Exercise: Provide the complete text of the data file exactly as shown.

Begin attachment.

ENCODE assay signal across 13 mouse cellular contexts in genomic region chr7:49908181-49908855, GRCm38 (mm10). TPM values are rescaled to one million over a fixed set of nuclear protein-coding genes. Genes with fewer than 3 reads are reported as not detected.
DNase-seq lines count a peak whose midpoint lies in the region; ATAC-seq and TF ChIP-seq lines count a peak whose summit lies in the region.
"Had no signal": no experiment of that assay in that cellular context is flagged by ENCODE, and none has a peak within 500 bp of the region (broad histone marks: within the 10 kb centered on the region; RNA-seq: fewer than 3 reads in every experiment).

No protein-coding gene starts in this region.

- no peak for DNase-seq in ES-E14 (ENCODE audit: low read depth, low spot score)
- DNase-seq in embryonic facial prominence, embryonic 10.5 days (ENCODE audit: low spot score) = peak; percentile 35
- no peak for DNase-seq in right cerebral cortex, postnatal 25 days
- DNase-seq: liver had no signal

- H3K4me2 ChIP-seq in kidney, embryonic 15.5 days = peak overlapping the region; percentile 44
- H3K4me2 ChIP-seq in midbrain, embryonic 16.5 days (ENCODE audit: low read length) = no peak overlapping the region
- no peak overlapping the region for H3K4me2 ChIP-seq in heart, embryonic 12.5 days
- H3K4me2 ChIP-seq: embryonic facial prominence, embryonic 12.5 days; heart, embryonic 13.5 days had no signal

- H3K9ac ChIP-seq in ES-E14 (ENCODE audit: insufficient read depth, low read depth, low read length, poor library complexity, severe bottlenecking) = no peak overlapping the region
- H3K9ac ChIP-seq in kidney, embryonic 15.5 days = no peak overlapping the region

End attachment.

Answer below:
ENCODE assay signal across 13 mouse cellular contexts in genomic region chr7:49908181-49908855, GRCm38 (mm10). TPM values are rescaled to one million over a fixed set of nuclear protein-coding genes. Genes with fewer than 3 reads are reported as not detected.
DNase-seq lines count a peak whose midpoint lies in the region; ATAC-seq and TF ChIP-seq lines count a peak whose summit lies in the region.
"Had no signal": no experiment of that assay in that cellular context is flagged by ENCODE, and none has a peak within 500 bp of the region (broad histone marks: within the 10 kb centered on the region; RNA-seq: fewer than 3 reads in every experiment).

No protein-coding gene starts in this region.

- no peak for DNase-seq in ES-E14 (ENCODE audit: low read depth, low spot score)
- DNase-seq in embryonic facial prominence, embryonic 10.5 days (ENCODE audit: low spot score) = peak; percentile 35
- no peak for DNase-seq in right cerebral cortex, postnatal 25 days
- DNase-seq: liver had no signal

- H3K4me2 ChIP-seq in kidney, embryonic 15.5 days = peak overlapping the region; percentile 44
- H3K4me2 ChIP-seq in midbrain, embryonic 16.5 days (ENCODE audit: low read length) = no peak overlapping the region
- no peak overlapping the region for H3K4me2 ChIP-seq in heart, embryonic 12.5 days
- H3K4me2 ChIP-seq: embryonic facial prominence, embryonic 12.5 days; heart, embryonic 13.5 days had no signal

- H3K9ac ChIP-seq in ES-E14 (ENCODE audit: insufficient read depth, low read depth, low read length, poor library complexity, severe bottlenecking) = no peak overlapping the region
- H3K9ac ChIP-seq in kidney, embryonic 15.5 days = no peak overlapping the region